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Estimating the Subsidy Element in Public Expenditure

  • Geoffrey Denton
  • Seamus O’Cleireacain
  • Sally Ash
Part of the Trade Policy Research Centre book series

Abstract

Described in brief in the last chapter were British industrial and regional policies since 1960. It was pointed out that policy-making in the area of domestic distortions was very much a matter of learning by doing. Changes in policy following changes in government resulted as often from re-evaluation of existing techniques as from ideological differences between political parties. Discussion now turns to the examination of the distribution of subsidies among industries; since problems vary in size and importance from industry to industry, both objectively and in the subjective evaluation of policy-makers, an uneven distribution of government largesse was to be expected.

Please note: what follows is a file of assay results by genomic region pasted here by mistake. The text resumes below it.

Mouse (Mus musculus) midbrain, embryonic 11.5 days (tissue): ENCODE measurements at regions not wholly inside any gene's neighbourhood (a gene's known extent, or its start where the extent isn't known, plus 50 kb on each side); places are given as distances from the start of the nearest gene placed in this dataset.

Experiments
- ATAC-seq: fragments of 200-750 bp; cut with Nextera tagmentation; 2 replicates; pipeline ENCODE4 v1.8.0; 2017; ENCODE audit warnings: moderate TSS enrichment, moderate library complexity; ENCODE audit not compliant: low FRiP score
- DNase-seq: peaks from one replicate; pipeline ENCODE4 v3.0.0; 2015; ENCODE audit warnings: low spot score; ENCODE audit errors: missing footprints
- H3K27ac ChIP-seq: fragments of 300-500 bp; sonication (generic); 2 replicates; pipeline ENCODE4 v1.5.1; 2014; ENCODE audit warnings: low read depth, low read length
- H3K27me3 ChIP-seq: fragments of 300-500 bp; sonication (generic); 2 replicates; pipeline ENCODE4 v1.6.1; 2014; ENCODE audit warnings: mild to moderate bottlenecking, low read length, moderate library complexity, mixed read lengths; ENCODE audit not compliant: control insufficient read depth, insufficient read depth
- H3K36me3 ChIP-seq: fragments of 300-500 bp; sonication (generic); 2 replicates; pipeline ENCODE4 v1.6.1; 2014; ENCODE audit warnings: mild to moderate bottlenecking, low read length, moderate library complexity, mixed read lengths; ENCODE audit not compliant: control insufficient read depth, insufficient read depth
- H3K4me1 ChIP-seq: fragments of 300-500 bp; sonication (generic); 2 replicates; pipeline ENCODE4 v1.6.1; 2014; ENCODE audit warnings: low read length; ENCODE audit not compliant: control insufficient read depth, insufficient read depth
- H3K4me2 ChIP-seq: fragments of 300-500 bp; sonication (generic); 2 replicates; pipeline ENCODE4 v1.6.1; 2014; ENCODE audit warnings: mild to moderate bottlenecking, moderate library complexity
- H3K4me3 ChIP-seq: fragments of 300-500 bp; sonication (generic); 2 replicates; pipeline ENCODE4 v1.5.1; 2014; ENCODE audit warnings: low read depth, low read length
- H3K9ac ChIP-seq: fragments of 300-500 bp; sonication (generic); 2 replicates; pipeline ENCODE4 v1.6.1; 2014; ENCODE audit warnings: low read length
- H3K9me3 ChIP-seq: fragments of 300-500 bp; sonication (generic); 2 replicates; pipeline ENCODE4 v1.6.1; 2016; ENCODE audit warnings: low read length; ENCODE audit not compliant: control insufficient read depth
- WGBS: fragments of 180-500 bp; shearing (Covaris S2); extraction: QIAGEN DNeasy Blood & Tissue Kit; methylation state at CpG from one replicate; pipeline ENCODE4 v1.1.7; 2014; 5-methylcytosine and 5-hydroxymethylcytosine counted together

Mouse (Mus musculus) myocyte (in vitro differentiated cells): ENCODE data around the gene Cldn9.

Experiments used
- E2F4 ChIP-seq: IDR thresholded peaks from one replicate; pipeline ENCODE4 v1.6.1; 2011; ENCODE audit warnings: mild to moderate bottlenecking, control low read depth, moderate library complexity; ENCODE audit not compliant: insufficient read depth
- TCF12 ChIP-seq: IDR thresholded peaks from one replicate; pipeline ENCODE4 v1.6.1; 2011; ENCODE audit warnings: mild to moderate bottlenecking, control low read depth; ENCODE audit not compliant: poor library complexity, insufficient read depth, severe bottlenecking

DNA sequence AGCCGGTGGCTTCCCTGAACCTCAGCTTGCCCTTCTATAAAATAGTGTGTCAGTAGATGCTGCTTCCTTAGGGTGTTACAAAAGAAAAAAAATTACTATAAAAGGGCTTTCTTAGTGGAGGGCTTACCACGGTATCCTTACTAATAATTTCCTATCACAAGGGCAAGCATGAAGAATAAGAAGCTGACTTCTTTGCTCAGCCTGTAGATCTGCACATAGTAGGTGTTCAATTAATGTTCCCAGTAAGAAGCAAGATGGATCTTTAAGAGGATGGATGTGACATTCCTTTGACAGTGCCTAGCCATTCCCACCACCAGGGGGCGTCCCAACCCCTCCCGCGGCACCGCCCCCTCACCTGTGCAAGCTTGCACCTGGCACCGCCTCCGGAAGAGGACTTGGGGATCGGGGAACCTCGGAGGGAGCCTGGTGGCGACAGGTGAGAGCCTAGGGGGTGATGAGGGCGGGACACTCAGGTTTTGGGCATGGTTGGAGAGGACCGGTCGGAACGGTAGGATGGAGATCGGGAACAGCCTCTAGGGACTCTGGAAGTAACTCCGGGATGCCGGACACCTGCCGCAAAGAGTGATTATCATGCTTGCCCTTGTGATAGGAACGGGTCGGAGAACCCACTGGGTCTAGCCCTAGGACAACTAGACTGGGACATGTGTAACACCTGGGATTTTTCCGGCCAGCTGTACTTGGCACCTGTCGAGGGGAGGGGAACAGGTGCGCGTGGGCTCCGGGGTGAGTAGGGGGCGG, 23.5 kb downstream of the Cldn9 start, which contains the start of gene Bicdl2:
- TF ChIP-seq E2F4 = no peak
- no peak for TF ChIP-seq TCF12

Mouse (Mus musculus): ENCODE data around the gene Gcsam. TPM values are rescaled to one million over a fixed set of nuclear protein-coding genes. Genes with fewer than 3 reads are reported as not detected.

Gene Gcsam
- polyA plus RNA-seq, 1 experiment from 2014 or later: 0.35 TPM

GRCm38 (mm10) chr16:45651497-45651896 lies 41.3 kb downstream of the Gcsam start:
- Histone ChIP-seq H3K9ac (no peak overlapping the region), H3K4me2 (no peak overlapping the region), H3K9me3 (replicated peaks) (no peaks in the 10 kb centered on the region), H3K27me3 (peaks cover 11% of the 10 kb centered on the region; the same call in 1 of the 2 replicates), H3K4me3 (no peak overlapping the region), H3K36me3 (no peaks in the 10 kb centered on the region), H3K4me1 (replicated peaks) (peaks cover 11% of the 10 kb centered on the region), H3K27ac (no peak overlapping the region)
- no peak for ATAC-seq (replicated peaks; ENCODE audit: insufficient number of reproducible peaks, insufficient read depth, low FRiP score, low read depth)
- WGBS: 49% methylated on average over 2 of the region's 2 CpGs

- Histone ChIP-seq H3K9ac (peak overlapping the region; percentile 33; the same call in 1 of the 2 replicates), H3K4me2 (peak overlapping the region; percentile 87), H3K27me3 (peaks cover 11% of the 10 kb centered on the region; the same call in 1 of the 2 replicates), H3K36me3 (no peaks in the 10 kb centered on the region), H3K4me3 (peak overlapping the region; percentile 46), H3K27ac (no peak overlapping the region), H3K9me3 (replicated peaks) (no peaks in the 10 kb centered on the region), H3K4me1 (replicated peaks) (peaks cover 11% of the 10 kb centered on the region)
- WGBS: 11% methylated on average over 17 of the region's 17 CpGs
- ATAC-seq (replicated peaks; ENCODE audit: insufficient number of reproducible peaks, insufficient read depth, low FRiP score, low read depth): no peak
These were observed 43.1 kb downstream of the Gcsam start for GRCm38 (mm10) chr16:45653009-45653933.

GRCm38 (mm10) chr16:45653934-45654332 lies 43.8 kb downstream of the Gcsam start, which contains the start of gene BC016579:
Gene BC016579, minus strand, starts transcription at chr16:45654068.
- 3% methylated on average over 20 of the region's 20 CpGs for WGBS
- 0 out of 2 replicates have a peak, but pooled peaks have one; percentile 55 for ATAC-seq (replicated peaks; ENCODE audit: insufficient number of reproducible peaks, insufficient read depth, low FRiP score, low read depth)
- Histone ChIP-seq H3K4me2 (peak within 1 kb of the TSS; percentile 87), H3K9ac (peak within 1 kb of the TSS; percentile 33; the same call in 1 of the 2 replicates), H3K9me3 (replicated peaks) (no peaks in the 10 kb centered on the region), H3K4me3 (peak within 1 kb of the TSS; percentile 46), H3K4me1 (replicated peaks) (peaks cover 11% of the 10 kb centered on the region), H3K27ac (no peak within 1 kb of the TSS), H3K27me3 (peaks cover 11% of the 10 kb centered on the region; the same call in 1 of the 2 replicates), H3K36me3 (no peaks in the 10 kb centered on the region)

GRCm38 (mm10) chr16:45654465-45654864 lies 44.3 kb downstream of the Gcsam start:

Keywords

Public Expenditure Indirect Taxation Subsidy Programme Public Subsidy Trade Effect 
These keywords were added by machine and not by the authors. This process is experimental and the keywords may be updated as the learning algorithm improves.

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Copyright information

© Trade Policy Research Centre 1975

Authors and Affiliations

  • Geoffrey Denton
    • 1
  • Seamus O’Cleireacain
    • 2
  • Sally Ash
    • 1
  1. 1.University of ReadingUK
  2. 2.State University of New YorkUSA

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